The NFRN Conference opened on 11thJune 2018 in Torquay, with Kevin Foster MP taking the platform to ensure that delegates knew they had his support and that he understood the pressures that were currently hitting the high street, for example retail crime. He told the 250 attendees that he knew smaller retailers on the frontline needed extra protection and faster response times from police in order to reverse the worrying increase in retail crime.
To develop an active discussion on this issue, there was a retail crime panel on the second day, chaired by Fiona Cuthbertson, Director of Keystone Consulting. She was joined by DCI Georgie Barnard: Deputy Commissoner of the Met Police, James Hall: Anti Illicit trade manager at Imperial Tobacco and Muntazir Dipoti: National Deputy Vice President of NFRN.
DCI Bernard publicly agreed with Mr Dipoti and the mood of the conference that police should deal with retail crime based on the direct impact and violence of the crime on the victims, as opposed to its monetary value. She also responded to direct questioning from the floor about response times and the impact of the Anti-Social Behaviour, Crime and Policing Act 2014 which now allowed police forces the discretion to deal with any theft under £200 by post. She stressed she was equally concerned about the increase in levels in crime since this legislation had been introduced.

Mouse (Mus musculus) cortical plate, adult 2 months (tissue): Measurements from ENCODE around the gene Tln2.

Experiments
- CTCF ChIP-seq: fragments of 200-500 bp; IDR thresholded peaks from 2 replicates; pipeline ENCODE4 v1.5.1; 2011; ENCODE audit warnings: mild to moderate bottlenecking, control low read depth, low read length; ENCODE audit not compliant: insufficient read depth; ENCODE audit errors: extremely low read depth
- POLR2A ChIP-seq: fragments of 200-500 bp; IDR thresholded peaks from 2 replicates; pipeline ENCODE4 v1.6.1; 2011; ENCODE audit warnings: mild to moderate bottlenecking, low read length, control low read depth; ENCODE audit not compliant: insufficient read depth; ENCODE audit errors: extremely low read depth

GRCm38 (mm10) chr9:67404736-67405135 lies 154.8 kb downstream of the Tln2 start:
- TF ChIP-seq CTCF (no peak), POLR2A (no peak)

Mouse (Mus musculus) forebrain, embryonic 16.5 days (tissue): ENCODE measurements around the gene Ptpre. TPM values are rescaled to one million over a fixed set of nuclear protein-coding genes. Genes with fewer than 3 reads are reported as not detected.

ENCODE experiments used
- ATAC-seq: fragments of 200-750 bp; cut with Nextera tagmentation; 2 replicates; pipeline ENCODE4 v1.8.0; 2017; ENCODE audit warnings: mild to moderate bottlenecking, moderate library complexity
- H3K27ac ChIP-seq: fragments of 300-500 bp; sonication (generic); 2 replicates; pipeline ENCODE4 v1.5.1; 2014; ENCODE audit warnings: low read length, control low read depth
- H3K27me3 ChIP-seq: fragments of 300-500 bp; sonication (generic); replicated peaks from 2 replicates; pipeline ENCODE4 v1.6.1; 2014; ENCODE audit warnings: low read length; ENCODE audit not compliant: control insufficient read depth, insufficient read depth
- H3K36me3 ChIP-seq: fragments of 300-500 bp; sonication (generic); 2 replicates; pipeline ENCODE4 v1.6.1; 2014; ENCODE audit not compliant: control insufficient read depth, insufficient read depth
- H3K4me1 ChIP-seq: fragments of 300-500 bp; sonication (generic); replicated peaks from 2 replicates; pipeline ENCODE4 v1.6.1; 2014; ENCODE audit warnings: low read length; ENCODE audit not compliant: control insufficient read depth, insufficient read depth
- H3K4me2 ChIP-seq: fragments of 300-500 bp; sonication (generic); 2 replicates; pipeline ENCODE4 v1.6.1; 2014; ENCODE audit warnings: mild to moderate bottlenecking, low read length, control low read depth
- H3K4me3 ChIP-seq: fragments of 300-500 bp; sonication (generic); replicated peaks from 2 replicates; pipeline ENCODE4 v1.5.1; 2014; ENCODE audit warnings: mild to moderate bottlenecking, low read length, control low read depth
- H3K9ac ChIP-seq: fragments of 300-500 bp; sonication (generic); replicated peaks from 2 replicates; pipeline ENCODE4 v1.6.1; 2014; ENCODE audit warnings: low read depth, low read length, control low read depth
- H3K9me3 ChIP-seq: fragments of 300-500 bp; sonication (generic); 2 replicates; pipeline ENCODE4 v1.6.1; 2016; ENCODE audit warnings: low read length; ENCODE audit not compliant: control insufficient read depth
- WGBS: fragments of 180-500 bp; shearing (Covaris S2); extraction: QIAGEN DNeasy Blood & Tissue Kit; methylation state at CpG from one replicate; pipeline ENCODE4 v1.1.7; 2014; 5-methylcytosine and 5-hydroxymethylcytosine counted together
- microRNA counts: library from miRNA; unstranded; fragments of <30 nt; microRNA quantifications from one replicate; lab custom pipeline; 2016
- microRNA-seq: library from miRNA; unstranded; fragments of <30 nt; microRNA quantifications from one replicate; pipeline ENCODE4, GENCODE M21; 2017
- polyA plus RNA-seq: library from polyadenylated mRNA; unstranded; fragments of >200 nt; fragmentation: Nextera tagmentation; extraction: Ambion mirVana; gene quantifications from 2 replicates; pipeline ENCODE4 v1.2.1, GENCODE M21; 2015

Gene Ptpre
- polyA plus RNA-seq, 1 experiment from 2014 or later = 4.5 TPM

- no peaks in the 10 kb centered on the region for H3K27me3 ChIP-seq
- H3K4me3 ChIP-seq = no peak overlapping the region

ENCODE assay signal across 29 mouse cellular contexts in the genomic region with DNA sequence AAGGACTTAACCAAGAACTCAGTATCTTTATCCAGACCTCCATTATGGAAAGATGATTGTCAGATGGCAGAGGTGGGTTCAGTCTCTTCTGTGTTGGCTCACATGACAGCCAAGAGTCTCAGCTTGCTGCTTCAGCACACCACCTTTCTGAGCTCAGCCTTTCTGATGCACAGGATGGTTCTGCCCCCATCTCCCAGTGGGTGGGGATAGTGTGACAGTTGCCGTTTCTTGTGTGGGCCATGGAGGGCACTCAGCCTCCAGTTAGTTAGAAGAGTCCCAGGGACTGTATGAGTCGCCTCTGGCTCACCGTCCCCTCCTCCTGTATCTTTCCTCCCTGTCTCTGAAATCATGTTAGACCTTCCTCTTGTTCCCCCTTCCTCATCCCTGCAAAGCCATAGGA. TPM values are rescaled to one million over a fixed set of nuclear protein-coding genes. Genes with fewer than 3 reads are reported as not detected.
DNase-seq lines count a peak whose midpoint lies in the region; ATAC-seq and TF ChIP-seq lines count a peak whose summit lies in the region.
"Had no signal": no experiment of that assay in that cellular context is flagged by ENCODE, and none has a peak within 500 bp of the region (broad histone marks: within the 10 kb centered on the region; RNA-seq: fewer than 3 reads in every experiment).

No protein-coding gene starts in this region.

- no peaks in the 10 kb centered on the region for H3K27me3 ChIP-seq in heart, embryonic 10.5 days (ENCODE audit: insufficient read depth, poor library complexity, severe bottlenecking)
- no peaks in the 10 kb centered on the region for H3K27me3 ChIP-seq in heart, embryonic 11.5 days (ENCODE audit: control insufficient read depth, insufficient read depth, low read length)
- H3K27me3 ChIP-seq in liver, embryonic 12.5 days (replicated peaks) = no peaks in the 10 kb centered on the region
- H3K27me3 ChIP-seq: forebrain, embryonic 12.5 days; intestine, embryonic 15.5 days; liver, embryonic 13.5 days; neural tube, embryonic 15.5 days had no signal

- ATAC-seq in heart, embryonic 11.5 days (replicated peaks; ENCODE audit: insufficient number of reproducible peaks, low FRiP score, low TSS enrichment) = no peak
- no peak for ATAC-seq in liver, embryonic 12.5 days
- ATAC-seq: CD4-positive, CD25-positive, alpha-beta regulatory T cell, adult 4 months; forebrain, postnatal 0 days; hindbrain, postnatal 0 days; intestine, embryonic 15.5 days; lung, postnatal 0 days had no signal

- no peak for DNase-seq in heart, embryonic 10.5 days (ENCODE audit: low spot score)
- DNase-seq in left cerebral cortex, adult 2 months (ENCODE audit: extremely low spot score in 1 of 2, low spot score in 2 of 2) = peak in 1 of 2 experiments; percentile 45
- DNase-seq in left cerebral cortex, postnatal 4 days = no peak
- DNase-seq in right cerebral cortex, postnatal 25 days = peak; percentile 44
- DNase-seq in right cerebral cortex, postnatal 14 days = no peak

Questions around what activities had been undertaken to change both legislation and attitudes on retail crime were also directed at the panel. Mrs Cuthbertson confirmed that an APPG on retail crime had been set up, that the new Chair Stephen Hammond MP was looking to drive an active campaign on this issue and that there had been increased engagement with Parliamentarians across all parties to continue the pressure on Government.
Finally, Mr Hall looked at practical solutions being introduced by the industry, highlighting the new SARA technology from Imperial Tobacco that has boosted illicit activity reporting by approximately tenfold. He reported that this has translated into 300 reports, seven successful raids by police & trading standards and that more than 50 illicit tobacco Facebook ads had been removed in 2018 so far.
In conclusion, it was recognised that more needed to be done, but that progress had been made, with retailers and the police were genuinely working together to find solutions, and that there was now a framework of political engagement in place.